This work, by the late, great John Bradshaw has for many years been a source of much support and growth to those who grew up in “dysfunctional families”, and let’s face it, many families fit this category. I recently revisited this classic book and found it as relevant now as when it was first published in 1988.
Bradshaw is described as a “self-help Guru” but this is to trivialise the impact his approach to helping human distress had on modern psychotherapy and particularly the understanding of the whole topic of addiction. Bradshaw sees the seeds of current distress and dysfunction as rooted in our early experiences in our family of origin. He explores the prevalence and the toxic nature of shame and how, if it is allowed to fester, becomes the source of our addictions, compulsions and self-loathing. Bradshaw offers practical ways of overcoming this unhealthy and destructive shame.
He shares much with Louise Hay, author of “You can heal your life” and his methods sometimes mirror the “Twelve Steps” programmes used in overcoming addictions. But the most compelling aspect of Bradshaw’s writing is he is talking from the heart and from personal experience. He has walked the walk. His understanding and empathy will resonate with many people who struggle to understand why their lives are not better. Bradshaw offers a very believable “why” and, just as important, he offers a “how” to make things better. He does this with huge compassion and gentleness, qualities he urges the reader to apply to themselves. This is his enduring legacy.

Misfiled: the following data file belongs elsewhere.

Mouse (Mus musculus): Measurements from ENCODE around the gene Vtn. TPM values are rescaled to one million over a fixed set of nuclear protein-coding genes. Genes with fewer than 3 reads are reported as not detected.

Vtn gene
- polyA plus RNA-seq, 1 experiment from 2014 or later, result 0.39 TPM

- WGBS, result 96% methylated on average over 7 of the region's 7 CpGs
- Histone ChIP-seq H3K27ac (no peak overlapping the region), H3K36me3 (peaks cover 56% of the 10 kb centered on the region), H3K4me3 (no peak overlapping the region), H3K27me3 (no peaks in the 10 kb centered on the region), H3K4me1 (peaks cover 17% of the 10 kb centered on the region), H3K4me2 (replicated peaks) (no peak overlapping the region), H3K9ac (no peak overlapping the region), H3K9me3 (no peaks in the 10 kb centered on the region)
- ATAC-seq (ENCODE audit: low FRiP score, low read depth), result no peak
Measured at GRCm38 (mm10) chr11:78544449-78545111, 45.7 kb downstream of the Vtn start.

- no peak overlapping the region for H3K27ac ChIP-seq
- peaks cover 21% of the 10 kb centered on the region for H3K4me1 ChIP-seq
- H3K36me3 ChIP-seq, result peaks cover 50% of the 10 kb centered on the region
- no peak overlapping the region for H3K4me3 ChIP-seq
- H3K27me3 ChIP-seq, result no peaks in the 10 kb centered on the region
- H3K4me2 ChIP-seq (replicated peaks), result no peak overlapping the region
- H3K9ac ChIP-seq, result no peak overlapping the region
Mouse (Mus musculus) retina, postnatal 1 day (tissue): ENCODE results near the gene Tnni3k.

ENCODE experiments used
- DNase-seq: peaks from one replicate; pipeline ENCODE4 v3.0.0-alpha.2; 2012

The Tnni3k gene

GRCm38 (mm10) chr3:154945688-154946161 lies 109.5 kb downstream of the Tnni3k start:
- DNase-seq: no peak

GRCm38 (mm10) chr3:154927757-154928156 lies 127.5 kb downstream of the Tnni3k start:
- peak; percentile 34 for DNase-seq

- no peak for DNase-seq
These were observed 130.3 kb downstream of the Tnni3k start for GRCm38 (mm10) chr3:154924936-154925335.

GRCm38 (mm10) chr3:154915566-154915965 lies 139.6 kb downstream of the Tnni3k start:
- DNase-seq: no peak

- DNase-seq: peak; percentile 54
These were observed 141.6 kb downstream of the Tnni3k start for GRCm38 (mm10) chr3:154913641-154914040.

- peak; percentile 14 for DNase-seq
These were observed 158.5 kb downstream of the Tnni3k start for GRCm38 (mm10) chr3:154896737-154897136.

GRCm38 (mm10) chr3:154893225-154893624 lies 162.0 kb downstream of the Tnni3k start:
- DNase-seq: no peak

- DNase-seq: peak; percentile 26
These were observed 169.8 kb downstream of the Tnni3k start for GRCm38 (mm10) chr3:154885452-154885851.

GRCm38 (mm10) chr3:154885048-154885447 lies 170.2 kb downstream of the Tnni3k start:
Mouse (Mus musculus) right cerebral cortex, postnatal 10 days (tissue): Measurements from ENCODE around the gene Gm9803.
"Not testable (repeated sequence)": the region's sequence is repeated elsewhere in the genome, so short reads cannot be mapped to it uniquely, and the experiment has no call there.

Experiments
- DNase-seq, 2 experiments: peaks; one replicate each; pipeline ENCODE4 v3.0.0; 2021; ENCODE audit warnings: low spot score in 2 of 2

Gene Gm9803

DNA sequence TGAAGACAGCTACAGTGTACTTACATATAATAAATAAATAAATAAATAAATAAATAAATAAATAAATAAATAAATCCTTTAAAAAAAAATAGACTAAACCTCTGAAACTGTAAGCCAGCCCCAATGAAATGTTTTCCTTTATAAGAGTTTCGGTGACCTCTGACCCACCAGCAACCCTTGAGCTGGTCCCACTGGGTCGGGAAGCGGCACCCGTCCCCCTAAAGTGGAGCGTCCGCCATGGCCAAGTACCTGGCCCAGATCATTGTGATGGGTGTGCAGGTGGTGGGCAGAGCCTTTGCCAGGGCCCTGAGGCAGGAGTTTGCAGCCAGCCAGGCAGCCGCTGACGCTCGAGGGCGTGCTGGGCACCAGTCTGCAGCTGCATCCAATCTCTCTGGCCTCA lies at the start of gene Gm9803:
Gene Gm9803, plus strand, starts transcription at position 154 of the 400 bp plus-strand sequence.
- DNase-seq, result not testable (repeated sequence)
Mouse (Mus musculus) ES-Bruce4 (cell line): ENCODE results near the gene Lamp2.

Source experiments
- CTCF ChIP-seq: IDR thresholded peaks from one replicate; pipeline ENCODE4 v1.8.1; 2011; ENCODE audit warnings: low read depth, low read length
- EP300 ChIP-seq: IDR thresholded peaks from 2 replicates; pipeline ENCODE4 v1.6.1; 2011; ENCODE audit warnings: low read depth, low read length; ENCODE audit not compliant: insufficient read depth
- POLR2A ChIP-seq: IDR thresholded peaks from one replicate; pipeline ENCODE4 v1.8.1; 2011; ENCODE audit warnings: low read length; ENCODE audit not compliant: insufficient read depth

You can reserve a copy online at South Dublin Libraries’ catalogue online here.